Campaign To Save Good Shepherd School A Success

By Dewi Cooke on Jan 14th, 2011

In a decade, enrollment at Good Shepherd School in Inwood has dropped to 141 students from more than 500. (Photo by Dewi Cooke)

UPDATE: Inwood’s Good Shepherd School will remain open after the Archdiocese of New York announced the school had presented a convincing plan to ensure its long-term sustainability.

Good Shepherd was one of 32 schools named by the archdiocese as “at-risk” in November due to heavy subsidies and shrinking enrollments.  School officials, given one month to devise a plan to save it, staged a series of meetings with parents and alumni  and cast around for ideas to keep the 85-year-old school afloat and financially independent of the archdiocese.

On Jan. 11, the archdiocese announced that Good Shepherd would be one of only four schools on the list to remain open.

ORIGINAL ARTICLE FROM Dec. 14

As the littlest members of the Good Shepherd student body take the stage, a crowd of parents, grandparents and alumni rush toward them. Digital cameras held high, they’re there to record every tentative look and shy grin the children throw out to the packed auditorium. Holiday-themed decorations line the walls and two giant snowmen frame the stage as the students sweetly make their way through verses of “The Little Drummer Boy.” It all makes for a familiar scene, with one exception: It could be this Inwood Catholic school’s last-ever Christmas concert.

Since Nov. 9, the future of the Good Shepherd School has been under a cloud. A fixture of the neighborhood for 85 years, it’s facing closure after being named by the Archdiocese of New York as “at-risk” following a decade of steady enrollment decline. Although school officials and parents knew the numbers of enrolled students had dropped – to 141 this year from 523 in 1999 – when the news came that they had a month to put a rescue plan together, it still prompted a scramble for ideas.

“For me, I don’t think I could ever walk by and know it’s not the Good Shepherd School,” says parent and alumna Regina Christoforatos. “It’s just so sad.”

On Dec. 6, one month after the archdiocese’s list came out, Father Robert Abbatiello, pastor of the adjoining Good Shepherd Church, submitted the school’s final outline for how it planned to increase student numbers. He presented it in person at the archdiocese. Thirty-one schools were on the archdiocese’s at-risk list and while a couple asked for an extension to the Dec. 6 deadline, all made a pitch for their continued existence, archdiocese spokesman Joseph Zwilling says.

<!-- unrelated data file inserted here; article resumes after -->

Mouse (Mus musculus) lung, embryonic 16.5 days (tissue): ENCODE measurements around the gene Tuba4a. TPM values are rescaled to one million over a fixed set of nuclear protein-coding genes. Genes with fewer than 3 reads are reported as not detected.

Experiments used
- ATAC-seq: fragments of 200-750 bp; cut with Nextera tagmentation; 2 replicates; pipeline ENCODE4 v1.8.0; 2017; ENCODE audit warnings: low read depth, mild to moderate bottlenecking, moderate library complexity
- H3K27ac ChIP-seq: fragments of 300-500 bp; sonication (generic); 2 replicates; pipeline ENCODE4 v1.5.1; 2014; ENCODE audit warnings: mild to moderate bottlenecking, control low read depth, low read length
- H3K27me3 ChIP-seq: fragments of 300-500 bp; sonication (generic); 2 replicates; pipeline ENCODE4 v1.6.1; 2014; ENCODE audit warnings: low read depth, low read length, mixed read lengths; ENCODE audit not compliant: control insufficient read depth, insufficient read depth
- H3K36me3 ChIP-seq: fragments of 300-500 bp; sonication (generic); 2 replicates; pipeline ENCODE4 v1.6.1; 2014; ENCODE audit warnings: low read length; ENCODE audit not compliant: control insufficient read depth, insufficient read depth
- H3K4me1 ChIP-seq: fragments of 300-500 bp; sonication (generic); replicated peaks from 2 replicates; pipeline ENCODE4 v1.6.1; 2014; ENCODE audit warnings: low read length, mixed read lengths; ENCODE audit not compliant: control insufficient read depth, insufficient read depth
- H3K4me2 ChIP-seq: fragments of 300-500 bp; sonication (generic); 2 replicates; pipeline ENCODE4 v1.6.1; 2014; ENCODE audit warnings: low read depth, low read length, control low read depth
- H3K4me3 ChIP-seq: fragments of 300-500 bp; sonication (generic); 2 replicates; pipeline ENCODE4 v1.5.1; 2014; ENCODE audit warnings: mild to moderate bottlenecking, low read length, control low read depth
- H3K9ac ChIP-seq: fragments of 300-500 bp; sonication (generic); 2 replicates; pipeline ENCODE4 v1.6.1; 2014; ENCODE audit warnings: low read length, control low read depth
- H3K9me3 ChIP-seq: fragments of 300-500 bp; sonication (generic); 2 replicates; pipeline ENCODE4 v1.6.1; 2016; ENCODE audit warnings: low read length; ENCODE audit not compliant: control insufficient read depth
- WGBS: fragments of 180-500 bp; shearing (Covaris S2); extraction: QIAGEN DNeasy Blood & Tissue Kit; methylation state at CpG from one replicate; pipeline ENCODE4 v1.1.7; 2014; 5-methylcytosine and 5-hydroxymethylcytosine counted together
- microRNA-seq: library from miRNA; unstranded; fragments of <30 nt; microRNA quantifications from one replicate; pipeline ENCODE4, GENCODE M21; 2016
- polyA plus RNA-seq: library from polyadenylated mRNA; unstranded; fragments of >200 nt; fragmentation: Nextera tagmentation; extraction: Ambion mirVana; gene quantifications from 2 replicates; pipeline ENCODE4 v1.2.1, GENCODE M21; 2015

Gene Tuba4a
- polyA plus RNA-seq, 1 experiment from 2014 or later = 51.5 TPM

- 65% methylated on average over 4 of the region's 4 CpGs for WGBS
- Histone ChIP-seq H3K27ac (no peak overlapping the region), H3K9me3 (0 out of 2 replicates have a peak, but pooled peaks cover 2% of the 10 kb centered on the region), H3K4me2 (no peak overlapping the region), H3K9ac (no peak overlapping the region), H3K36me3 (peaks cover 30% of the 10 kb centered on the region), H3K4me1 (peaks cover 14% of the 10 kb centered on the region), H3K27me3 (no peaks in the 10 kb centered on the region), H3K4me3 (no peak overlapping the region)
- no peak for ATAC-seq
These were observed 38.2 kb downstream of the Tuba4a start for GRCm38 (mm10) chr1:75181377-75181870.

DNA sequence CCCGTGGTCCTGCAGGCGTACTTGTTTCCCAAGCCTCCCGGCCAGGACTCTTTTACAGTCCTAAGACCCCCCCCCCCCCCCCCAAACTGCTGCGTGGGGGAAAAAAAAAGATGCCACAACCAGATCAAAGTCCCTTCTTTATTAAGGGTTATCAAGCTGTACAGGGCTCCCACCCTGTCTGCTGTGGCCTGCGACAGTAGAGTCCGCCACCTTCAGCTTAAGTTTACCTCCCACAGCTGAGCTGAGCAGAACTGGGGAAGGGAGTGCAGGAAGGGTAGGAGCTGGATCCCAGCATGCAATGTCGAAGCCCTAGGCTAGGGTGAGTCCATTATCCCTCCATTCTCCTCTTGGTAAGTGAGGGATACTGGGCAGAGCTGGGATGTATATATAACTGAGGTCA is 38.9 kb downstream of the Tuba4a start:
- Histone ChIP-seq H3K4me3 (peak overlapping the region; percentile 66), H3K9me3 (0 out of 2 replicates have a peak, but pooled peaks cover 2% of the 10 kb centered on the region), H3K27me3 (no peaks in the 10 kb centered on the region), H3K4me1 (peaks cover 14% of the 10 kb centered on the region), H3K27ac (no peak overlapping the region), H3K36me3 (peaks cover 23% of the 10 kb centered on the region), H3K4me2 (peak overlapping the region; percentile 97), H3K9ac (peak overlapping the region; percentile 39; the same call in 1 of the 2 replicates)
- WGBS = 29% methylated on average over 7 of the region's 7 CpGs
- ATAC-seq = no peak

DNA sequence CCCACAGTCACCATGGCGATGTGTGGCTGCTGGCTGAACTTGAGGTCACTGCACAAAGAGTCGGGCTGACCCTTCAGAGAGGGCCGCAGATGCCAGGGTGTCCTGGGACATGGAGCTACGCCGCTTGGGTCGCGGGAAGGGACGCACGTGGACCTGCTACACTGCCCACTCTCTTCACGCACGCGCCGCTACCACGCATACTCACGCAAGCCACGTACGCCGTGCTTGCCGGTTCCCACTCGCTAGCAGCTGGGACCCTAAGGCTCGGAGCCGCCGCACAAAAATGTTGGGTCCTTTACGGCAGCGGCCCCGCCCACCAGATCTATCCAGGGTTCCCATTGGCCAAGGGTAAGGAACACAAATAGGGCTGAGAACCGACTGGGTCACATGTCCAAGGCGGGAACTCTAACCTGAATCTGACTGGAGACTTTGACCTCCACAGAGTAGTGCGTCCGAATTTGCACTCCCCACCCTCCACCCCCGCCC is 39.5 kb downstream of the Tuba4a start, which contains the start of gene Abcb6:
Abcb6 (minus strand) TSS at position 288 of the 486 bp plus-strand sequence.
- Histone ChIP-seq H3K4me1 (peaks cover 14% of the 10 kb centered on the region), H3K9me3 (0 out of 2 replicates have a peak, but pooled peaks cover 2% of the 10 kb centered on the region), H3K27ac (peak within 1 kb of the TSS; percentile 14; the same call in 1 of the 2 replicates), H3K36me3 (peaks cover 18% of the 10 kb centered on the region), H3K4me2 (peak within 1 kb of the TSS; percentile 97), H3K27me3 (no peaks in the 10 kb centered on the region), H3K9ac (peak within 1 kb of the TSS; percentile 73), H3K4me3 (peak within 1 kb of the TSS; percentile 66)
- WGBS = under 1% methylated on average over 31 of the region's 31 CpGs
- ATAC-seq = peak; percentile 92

For Abbatiello and school principal Mary Singer, it has been a long month of meetings, brainstorming and soul-searching. “We really need your support right now and we need your prayers,” Abbatiello tells the Christmas concert audience.

Planning to save the school eats up much of the holidays for Abbatiello and Singer. The day after Thanksgiving, they spent hours with Good Shepherd alumnus Manny Ramirez at the school, sifting through the e-mailed suggestions of parents and former students.. Abbatiello spent more time on the plan that weekend, communicating with two other alumni and redrafting until it was ready to be presented publicly.

Three days later, on Nov. 29, he outlined the plan to a meeting of parents, alumni and school supporters. Of the school and its future, he is hopeful but matter-of-fact. “We believe we’ve got something good, but we believe it could be better,” he says.

Abbatiello, Singer and Ramirez are three-fifths of Good Shepherd’s newly formed executive committee. Before Nov. 9, the committee didn’t exist. With two other alumni – John Brennan and Richard Scarlata, both members of the class of 1956 – it took them three weeks to put together a five-year proposal to save Good Shepherd.

It’s a tight timeline in which to craft such a document, but one that Zwilling, director of communications for the archdiocese, defends. For the 31 schools named on the list, student numbers had clearly been low and subsidies, both from local parishes and the archdiocese, had been “very large”.

“This is not just something that dropped out of the sky,” he says.

Three of the schools named on the list were in northern Manhattan, including All Saints and St Joseph’s of the Holy Family, both in Harlem.

To illustrate why Good Shepherd was included, on Nov. 22 Singer presents a meeting of about 100 parents, alumni and supporters with the enrollment figures since 1999. The school needs to demonstrate how it will attract 160 more students, more than doubling its enrollment, by next year. Quiet realization of just what the community is up against sinks in across the auditorium.

The plan Abbatiello and Singer take to the archdiocese’s Reconfiguration Committee centers on a “monumental push” to increase enrollment. The proposal includes a new organizational structure made up of subcommittees of parents and alumni dedicated to fundraising and promotions. It recognizes the school has done a poor job of promoting itself to the Inwood community and recommends numerous Open House events for 2011.

For Juan and Dalba Castrillon, the possibility that their two daughters’ school may close came as a terrible disappointment — but not necessarily a shock. They say it has been clear for some time that school numbers were on a downward slide. But that doesn’t make it any easier.